“The fact that they are charging people with public disorder shows they were just peaceful protesters and did not commit any crimes,” Lobón stated in a cellphone interview.

She stated public-disorder prices are often used towards dissidents and activists like her that take part in public demonstrations towards the federal government. She was one of many young artists arrested after a protest in entrance of the Ministry of Culture final yr. She says that police and state safety officers have prevented her from leaving her home for the previous 29 days.

“So far, there are 537 documented detentions. They could not all be involved in ‘acts of vandalism,’ “ she said, in reference to the version peddled by the Cuban government.

Several videos published on social media by Cubans on the island have documented how police, military officials and pro-government mobs beat the demonstrators. Some videos show officers shooting at protesters.

But on state TV, the official version has been the opposite.

Moraima Bravet Garófalo, a colonel in the Interior Ministry, said the demonstrations were violent and “were carried out with the use of stones and knives, such as machetes, to attack law enforcement.” State tv has proven photos solely of overturned police automobiles or individuals looting a authorities greenback retailer that sells much-needed meals and requirements.

The colonel additionally stated that minors weren’t going to be prosecuted. Although Cuba’s age of majority is 18, the nation’s legal guidelines enable for charging these 16 and older. Those between 17 and 20, like Celaya, serve their sentences in separate jail amenities or completely different jail wings.

Government officers additionally denied Tuesday that there have been individuals “missing” or “tortured” on the island, and stated the listing of detainees compiled by activists and worldwide human rights organizations was false.

The denial got here after a press release by a college pupil, Leonardo Romero, made the rounds on social media.

Romero instructed a pro-government youth publication, La Joven Cuba, that law enforcement officials beat him after his arrest on Sunday in Havana.

“They took me to the Dragones station and when we entered, they threw me violently on the floor and four people kicked me all over,” he stated. “I covered my face with my forearms and they kept kicking me. That’s why I have a swollen forearm, a doctor saw it. My ribs also hurt.”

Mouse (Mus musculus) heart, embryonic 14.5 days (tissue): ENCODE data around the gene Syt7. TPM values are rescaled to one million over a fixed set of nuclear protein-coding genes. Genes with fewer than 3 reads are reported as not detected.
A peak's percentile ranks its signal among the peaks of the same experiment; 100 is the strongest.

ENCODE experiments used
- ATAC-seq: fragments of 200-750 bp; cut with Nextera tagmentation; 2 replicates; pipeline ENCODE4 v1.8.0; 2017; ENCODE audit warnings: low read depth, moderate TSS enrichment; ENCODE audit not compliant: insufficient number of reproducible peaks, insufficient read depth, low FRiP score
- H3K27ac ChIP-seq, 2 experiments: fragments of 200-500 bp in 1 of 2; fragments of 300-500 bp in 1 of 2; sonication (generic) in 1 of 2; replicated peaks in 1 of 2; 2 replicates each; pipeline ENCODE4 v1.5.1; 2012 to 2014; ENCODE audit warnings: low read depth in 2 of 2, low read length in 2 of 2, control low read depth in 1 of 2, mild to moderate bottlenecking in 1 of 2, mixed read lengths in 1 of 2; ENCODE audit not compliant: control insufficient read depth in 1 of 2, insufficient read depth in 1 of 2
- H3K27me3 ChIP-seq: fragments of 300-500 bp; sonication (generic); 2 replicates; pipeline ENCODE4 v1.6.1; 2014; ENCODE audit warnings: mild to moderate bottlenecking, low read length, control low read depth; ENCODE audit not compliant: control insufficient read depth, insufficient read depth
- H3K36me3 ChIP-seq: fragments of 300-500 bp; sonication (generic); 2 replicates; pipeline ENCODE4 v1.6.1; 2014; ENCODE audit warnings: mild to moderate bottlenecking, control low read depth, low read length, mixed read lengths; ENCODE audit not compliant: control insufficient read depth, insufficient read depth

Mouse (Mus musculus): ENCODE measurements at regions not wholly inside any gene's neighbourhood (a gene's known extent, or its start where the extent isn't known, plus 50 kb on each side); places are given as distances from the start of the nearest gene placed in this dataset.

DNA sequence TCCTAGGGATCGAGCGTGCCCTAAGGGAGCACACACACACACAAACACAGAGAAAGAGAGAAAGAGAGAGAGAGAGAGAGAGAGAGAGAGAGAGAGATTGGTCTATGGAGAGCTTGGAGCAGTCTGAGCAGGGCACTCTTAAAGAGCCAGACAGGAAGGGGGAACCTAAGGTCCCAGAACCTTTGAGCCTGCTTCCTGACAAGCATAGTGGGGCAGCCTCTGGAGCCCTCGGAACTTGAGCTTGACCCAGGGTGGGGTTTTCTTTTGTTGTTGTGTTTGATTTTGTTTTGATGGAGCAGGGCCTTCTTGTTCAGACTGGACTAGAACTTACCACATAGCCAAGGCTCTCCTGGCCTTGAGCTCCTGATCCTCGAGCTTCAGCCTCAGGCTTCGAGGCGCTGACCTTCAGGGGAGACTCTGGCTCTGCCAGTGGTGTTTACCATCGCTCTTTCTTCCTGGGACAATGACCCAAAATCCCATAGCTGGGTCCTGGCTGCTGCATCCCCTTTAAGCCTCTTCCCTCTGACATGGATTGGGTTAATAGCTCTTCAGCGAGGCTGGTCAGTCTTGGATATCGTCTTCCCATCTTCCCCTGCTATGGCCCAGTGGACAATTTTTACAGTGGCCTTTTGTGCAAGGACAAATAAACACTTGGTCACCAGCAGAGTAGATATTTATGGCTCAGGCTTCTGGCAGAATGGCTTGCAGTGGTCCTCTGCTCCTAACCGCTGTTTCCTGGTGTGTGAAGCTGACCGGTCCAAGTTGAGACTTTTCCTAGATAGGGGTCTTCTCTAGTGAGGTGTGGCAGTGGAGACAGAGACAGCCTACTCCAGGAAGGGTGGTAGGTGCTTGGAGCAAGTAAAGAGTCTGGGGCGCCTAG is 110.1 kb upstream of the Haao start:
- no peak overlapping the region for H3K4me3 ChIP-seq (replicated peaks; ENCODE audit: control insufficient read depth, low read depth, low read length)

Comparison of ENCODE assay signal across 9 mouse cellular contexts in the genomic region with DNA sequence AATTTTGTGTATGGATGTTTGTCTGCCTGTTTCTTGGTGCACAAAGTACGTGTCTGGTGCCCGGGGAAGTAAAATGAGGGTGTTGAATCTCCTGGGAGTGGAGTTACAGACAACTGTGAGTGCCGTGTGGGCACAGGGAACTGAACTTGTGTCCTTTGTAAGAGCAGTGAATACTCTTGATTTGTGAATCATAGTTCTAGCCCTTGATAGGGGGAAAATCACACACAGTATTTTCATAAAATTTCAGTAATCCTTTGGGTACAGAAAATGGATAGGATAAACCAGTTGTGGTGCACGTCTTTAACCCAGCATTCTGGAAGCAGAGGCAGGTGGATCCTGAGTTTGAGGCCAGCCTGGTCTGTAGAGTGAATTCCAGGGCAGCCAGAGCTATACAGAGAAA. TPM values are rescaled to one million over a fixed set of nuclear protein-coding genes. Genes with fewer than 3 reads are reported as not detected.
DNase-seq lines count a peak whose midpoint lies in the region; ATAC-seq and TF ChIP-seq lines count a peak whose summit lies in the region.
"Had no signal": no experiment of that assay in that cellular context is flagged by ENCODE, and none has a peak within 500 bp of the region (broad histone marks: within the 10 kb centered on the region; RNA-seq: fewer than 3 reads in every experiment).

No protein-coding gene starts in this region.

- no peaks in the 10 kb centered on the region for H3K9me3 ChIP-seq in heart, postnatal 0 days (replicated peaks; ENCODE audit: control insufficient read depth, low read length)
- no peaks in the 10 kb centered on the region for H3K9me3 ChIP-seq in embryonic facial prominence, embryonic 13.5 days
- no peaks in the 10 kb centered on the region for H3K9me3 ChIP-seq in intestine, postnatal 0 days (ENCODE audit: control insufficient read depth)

Romero stated he was then taken to a courtyard, the place one other officer hit him on his legs with a wood plank. Then, earlier than he was transferred to one other police station, a special officer headbutted him on the nostril, saying he did it as a result of Romero was a “mercenary.”

“I almost fainted, and they kept beating me before transferring me to the Zanja station,” Romero stated.

The proven fact that his feedback had been printed on a web site that used to assault dissidents alerts how widespread is the discontent in direction of the federal government’s crackdown on young protesters.

The Herald couldn’t independently confirm Romero’s testimony. After his case was talked about on state tv Tuesday, he instructed buddies he was not doing any extra media interviews in the interim. Without mentioning his title, a authorities prosecutor stated that his case was being investigated after his father made a proper criticism with Cuba’s lawyer common’s workplace.

Lobón stated the listing of detainees she helps to compile and fact-check is predicated on data supplied by members of the family and buddies, and challenged the federal government to launch the official variety of arrests following the islandwide protests.

“The Cuban legal system is a black hole, and when you fall through it, you’re helpless,” she stated. “Most people arrested did not commit any crimes, but they want to make a public example of them. The summary trials have just started, but there are many more to come.”